Did you know that SHHS now has emergency Naloxone and AED kits installed at our 8 residence front desk locations? These kits are important additions to residence – to help ensure the safety of our residents and guests.
What is naloxone?
Naloxone is a medication used for the emergency treatment of a known or suspected opioid overdose. It can be delivered as a nasal spray or through injection. The emergency naloxone kits in residence contain a nasal spray.
What is an AED?
AEDs (Automated External Defibrillators) are critical lifesaving devices that provide a quick response in the event of a cardiac arrest.
Where are they located?
AED and Naloxone kits are located adjacent to residence front desks in wall-mounted cabinets. Naloxone cabinets are alarmed and will sound if opened.
Resident and guest safety is critically important to SHHS. AEDs were rolled out across campus last year, as part of a campus-wide initiative by Risk Management Services. It was an easy decision to make sure these were placed in our student residences and provide emergency access to a resident or guest to use in case of cardiac arrest.
In the case of naloxone, opioid-overdose related deaths remain a persistent problem in British Columbia. Fatal overdoses can be prevented with better access to naloxone. We want to ensure that an emergency dose of naloxone is available on site for a resident or guest to use if an overdose or suspected overdose occurs.
Emergency responders – Campus Security, RCMP, Fire Fighters, and Paramedics – may also carry naloxone kits. Having emergency naloxone nearby could help get a lifesaving dose to a resident or guest even more quickly.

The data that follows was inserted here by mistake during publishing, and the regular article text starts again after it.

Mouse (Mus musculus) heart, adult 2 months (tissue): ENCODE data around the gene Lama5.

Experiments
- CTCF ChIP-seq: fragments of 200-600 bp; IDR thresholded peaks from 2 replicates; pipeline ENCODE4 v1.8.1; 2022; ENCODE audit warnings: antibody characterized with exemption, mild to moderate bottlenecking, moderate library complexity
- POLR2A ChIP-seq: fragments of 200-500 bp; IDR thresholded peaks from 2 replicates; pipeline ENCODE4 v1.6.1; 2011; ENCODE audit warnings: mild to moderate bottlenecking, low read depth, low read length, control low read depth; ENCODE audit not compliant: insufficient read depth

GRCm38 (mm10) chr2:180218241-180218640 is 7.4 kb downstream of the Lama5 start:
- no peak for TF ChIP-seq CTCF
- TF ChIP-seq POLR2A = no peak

Expectations for SHHS staff
SHHS staff are not expected to administer naloxone or use AEDs in emergency situations as part of their job. These kits have been made available in residence common areas to enable any community member to assist a resident or guest who is experiencing symptoms of an opioid overdose.
However, we have asked staff who work in these areas to familiarize themselves with the location of Naloxone and AED kits so they are able to direct a resident, guest, or first responder, if needed.
For interested staff, over the summer we held three AED and Naloxone training sessions with Gontran Paget, Health & Safety Advisor for SHHS. These well-attended workshops allowed SHHS staff to get basic training in the use of AEDs and the administration of nasal naloxone.
If you were unable to attend a training session, here are some training resources that you may find helpful.
Administering Nasal Naloxone
Using an AED